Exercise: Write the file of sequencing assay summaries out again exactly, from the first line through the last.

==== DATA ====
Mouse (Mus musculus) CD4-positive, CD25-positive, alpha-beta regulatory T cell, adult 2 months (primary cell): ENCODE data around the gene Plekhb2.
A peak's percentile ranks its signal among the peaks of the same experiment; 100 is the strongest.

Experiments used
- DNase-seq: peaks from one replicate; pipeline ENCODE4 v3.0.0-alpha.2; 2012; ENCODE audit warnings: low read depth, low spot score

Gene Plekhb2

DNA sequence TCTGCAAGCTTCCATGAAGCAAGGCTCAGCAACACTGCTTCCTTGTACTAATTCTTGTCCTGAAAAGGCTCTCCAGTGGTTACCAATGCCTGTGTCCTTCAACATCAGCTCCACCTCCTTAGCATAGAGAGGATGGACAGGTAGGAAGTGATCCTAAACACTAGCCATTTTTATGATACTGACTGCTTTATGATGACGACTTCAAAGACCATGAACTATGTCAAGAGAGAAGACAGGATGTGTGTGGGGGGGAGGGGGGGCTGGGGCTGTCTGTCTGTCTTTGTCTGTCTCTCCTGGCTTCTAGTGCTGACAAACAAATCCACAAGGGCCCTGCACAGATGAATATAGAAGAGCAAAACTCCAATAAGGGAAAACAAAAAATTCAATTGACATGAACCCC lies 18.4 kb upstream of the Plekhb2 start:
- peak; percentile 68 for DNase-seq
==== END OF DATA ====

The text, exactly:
Mouse (Mus musculus) CD4-positive, CD25-positive, alpha-beta regulatory T cell, adult 2 months (primary cell): ENCODE data around the gene Plekhb2.
A peak's percentile ranks its signal among the peaks of the same experiment; 100 is the strongest.

Experiments used
- DNase-seq: peaks from one replicate; pipeline ENCODE4 v3.0.0-alpha.2; 2012; ENCODE audit warnings: low read depth, low spot score

Gene Plekhb2

DNA sequence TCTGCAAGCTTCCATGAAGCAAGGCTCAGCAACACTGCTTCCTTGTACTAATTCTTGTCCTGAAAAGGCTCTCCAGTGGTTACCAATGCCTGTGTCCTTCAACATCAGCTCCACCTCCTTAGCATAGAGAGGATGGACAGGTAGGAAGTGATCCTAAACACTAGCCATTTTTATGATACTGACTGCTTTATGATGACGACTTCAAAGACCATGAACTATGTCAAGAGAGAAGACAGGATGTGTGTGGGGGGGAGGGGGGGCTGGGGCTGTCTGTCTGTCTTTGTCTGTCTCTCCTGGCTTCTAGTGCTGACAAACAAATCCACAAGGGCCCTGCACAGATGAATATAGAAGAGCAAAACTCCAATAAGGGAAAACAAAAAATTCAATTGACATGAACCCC lies 18.4 kb upstream of the Plekhb2 start:
- peak; percentile 68 for DNase-seq